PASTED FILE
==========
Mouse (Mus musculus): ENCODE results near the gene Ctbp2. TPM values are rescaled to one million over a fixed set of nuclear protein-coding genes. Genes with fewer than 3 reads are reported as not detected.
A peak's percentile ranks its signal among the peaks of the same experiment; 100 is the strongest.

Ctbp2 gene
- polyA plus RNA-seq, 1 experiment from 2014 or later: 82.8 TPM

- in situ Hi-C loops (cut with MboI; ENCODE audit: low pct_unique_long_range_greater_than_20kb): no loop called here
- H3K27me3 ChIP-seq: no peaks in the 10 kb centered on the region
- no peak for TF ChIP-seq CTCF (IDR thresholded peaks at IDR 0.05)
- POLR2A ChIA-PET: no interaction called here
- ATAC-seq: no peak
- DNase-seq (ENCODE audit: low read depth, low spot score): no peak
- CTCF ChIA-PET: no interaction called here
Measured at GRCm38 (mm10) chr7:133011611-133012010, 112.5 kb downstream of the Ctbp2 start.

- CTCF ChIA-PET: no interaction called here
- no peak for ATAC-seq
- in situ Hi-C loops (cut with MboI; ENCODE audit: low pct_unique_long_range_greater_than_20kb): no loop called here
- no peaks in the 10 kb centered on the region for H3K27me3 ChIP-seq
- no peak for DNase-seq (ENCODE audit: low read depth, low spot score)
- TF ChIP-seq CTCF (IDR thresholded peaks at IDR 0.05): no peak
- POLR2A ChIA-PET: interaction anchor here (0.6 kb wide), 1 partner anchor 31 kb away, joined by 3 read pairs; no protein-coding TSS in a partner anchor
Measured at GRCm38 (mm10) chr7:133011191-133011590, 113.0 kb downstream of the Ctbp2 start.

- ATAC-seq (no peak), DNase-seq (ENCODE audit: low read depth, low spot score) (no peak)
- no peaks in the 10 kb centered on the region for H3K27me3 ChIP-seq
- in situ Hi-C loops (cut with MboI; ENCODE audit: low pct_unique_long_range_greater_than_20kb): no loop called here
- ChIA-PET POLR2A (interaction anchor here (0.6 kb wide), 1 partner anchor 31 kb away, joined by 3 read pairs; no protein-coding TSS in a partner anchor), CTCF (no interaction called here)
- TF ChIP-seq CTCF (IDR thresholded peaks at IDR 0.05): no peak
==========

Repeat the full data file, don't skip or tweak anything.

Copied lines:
Mouse (Mus musculus): ENCODE results near the gene Ctbp2. TPM values are rescaled to one million over a fixed set of nuclear protein-coding genes. Genes with fewer than 3 reads are reported as not detected.
A peak's percentile ranks its signal among the peaks of the same experiment; 100 is the strongest.

Ctbp2 gene
- polyA plus RNA-seq, 1 experiment from 2014 or later: 82.8 TPM

- in situ Hi-C loops (cut with MboI; ENCODE audit: low pct_unique_long_range_greater_than_20kb): no loop called here
- H3K27me3 ChIP-seq: no peaks in the 10 kb centered on the region
- no peak for TF ChIP-seq CTCF (IDR thresholded peaks at IDR 0.05)
- POLR2A ChIA-PET: no interaction called here
- ATAC-seq: no peak
- DNase-seq (ENCODE audit: low read depth, low spot score): no peak
- CTCF ChIA-PET: no interaction called here
Measured at GRCm38 (mm10) chr7:133011611-133012010, 112.5 kb downstream of the Ctbp2 start.

- CTCF ChIA-PET: no interaction called here
- no peak for ATAC-seq
- in situ Hi-C loops (cut with MboI; ENCODE audit: low pct_unique_long_range_greater_than_20kb): no loop called here
- no peaks in the 10 kb centered on the region for H3K27me3 ChIP-seq
- no peak for DNase-seq (ENCODE audit: low read depth, low spot score)
- TF ChIP-seq CTCF (IDR thresholded peaks at IDR 0.05): no peak
- POLR2A ChIA-PET: interaction anchor here (0.6 kb wide), 1 partner anchor 31 kb away, joined by 3 read pairs; no protein-coding TSS in a partner anchor
Measured at GRCm38 (mm10) chr7:133011191-133011590, 113.0 kb downstream of the Ctbp2 start.

- ATAC-seq (no peak), DNase-seq (ENCODE audit: low read depth, low spot score) (no peak)
- no peaks in the 10 kb centered on the region for H3K27me3 ChIP-seq
- in situ Hi-C loops (cut with MboI; ENCODE audit: low pct_unique_long_range_greater_than_20kb): no loop called here
- ChIA-PET POLR2A (interaction anchor here (0.6 kb wide), 1 partner anchor 31 kb away, joined by 3 read pairs; no protein-coding TSS in a partner anchor), CTCF (no interaction called here)
- TF ChIP-seq CTCF (IDR thresholded peaks at IDR 0.05): no peak